Sarah Habergham, year 3 student learning disability nurse, was selected by Head of School Deborah Robinson to represent the School of Health and Social Work at the annual Florence Nightingale Commemoration Service in London on 9th May 2018. This was in recognition of her hard work designing the logo and crafting batons for Positive Choices (the annual UK and Ireland student learning disability nursing conference) in Hull 2017. Here she gives an outline of her day:
|Turkish lantern possibly carried by|
I enjoyed the train journey, watching people and guessing where they worked/what/who was taking them to London (what a luxury to be able to do that)! Arriving at Kings Cross I topped up my Oyster card and jumped on the tube. I crossed Westminster Bridge giving thought to the people who lost their lives there in March of last year. Looked at the Houses of Parliament, as it was a nice day, took the opportunity to walk along the south bank and enjoy the gardens at St Thomas'.
I made my way through the hospital to the hall where I was greeted by Professor Ian Peate OBE, chatted to him about learning disability nursing, my dissertation, the City of Culture. Saw some student nurses so naturally I got speaking to them. Coffee and pastries ... then we were put into groups around tables and had two hours to ask the panel questions around topics including the impact of the Nursing Associate role on Registered Nurses, parity of esteem, withdrawal of the NHS Bursary, how to recruit students on to undergraduate Programmes, the future of the NHS, percentage of male nurses. I anticipated I would have to 'shoe horn' learning disability nursing in at every given moment but I didn't need to! It was at the forefront as much as other fields which was so refreshing.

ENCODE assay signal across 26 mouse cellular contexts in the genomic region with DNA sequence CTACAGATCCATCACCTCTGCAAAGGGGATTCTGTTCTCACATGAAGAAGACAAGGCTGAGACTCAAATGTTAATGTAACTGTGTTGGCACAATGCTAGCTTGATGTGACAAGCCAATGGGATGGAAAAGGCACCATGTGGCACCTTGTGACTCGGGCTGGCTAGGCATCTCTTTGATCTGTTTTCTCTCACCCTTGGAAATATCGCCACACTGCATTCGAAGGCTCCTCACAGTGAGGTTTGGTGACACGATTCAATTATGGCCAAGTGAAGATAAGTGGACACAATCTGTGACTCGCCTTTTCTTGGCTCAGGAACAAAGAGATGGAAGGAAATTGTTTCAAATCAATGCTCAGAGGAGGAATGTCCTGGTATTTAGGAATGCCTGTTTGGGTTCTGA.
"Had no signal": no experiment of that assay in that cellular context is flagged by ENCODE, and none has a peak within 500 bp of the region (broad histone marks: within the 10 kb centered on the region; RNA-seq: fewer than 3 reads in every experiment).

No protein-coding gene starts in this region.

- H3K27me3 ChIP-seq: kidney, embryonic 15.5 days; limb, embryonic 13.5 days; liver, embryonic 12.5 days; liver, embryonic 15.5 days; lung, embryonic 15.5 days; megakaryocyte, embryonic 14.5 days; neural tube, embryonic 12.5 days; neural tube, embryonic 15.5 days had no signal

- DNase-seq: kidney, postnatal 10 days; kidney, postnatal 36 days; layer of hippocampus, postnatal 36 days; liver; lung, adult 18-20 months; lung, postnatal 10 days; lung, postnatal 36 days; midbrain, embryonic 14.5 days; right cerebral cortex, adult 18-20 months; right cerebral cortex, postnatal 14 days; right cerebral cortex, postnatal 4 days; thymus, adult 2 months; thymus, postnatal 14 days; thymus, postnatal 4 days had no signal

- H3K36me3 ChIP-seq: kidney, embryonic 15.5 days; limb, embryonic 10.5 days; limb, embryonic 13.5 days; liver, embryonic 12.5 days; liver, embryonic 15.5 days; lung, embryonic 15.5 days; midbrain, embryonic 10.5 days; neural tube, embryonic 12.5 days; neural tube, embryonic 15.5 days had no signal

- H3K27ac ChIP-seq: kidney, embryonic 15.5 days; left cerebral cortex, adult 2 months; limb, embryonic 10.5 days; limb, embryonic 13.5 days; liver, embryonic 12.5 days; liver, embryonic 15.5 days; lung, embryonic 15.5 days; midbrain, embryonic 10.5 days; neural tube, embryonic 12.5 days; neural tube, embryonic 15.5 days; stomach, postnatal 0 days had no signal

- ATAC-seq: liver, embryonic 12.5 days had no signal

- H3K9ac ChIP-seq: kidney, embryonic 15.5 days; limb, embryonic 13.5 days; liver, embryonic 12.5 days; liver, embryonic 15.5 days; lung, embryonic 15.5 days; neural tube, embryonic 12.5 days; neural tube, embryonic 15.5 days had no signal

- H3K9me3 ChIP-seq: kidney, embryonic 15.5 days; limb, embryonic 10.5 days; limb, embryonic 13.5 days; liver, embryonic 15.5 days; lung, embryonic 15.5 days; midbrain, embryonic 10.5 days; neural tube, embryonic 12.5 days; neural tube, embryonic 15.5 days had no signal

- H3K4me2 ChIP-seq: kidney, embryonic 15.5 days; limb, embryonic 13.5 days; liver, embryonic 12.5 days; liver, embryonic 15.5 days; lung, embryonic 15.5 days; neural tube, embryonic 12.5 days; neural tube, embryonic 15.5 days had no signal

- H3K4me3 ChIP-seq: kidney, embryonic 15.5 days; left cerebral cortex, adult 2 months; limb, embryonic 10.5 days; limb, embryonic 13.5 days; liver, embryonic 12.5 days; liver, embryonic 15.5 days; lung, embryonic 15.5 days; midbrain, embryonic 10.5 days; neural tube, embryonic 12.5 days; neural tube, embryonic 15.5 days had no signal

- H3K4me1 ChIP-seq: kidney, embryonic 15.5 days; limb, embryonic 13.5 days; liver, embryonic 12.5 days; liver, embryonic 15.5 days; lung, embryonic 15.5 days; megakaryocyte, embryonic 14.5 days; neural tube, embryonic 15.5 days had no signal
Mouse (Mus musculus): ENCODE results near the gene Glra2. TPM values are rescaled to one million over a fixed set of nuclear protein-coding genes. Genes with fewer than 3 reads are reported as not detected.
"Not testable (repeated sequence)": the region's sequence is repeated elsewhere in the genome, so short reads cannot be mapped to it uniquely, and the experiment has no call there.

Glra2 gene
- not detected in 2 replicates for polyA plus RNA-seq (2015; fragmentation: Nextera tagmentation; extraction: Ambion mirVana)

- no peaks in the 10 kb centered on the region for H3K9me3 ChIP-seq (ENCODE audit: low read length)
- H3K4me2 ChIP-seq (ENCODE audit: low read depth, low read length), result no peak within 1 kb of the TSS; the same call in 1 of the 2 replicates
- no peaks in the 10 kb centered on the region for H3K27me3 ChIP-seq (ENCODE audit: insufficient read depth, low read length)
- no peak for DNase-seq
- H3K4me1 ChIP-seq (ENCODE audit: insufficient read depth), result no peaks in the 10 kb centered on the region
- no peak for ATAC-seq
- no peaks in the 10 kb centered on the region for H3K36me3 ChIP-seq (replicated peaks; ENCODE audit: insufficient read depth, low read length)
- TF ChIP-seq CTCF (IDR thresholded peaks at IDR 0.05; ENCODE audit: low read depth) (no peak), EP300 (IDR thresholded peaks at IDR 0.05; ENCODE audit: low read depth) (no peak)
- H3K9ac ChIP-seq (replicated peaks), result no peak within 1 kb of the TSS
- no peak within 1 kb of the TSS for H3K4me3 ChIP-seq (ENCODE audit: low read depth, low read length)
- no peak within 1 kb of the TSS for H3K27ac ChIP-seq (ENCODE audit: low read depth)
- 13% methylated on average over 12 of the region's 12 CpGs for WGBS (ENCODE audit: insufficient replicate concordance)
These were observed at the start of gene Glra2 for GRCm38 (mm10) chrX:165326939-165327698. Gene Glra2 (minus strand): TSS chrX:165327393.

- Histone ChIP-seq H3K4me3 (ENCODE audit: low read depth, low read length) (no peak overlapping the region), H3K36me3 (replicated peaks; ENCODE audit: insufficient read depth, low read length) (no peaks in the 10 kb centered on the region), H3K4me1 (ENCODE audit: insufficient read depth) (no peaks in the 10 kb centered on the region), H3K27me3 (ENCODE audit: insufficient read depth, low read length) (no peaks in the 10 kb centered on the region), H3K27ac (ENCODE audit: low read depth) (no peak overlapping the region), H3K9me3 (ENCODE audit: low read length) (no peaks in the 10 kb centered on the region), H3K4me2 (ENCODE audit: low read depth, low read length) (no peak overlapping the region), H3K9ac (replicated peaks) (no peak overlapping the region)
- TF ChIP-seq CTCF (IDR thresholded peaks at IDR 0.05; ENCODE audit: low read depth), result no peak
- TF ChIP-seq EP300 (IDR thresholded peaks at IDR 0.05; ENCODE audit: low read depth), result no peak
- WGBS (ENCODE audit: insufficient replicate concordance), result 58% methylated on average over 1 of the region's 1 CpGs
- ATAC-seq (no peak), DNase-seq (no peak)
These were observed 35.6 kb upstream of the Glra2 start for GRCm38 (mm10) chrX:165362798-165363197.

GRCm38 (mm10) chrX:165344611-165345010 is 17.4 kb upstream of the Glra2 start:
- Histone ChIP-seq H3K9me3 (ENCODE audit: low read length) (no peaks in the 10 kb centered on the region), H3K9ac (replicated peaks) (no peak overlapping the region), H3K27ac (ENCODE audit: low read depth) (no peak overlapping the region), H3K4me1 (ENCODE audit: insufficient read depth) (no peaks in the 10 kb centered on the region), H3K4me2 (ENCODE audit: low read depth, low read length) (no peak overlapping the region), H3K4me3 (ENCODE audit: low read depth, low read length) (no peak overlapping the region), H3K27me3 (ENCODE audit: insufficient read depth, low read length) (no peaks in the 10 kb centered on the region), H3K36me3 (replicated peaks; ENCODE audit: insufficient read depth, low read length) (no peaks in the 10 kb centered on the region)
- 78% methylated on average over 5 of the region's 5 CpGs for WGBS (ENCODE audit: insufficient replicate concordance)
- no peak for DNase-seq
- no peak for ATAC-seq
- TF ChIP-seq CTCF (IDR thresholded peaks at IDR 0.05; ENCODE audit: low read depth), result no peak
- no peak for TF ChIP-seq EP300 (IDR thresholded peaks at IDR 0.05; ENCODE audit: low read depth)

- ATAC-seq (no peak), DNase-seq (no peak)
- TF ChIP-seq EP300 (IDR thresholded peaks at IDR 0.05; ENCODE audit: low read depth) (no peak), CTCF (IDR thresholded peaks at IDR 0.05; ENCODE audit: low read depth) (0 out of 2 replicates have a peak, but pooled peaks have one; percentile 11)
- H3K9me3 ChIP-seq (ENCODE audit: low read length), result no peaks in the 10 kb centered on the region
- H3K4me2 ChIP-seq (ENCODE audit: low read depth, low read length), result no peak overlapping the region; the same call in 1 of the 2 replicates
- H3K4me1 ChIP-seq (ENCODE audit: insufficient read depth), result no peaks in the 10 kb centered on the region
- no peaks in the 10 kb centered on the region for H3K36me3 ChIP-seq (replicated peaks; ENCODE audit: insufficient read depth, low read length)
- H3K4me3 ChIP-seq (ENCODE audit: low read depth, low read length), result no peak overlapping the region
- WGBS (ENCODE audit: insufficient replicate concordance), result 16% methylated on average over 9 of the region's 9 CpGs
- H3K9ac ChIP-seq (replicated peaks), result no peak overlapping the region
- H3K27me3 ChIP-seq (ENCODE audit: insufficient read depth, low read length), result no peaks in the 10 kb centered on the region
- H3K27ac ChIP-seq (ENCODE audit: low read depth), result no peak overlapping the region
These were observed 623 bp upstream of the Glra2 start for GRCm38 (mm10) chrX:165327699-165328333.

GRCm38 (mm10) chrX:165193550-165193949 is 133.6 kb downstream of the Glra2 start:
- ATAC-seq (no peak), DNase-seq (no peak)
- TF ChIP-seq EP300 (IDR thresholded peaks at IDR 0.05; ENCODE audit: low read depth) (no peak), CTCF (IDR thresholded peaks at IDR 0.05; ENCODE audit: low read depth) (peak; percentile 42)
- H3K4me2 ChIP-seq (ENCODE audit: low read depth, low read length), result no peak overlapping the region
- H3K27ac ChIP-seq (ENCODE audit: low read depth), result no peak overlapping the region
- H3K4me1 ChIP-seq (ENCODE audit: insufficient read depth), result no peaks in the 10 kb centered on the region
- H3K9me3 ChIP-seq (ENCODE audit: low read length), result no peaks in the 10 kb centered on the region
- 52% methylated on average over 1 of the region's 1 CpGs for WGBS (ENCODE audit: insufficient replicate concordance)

After a buffet lunch we went around the hospital looking at the Florence Nightingale statue, the chapel, went to the museum then tea arrived.
Westminster Abbey seemed unreal, there was a lot of security, we were informed a princess would be arriving. We went to see the nurses' chapel in the Abbey which is situated above so we could peer down and see from a different angle which was amazing. There were lots of nurses in their uniforms and military too. The service started with the choir - which resonated around the Abbey, it was really quite spectacular, a bit 'goose bumpy'. The whole of the service was awe inspiring, the stories told and the emphasis put on how important student nurses are was more than any compliment ever given.
The bells rang at the end of the service, the student nurses walked down the centre of the Abbey, with people either side smiling at us - I felt a bit famous! The whole day was amazing from start to finish, I felt I was part of a community, a community of nurses all speaking the same language, the language of kindness. I realised we are all nurses with different specialities, there's no such thing as a 'proper' nurse.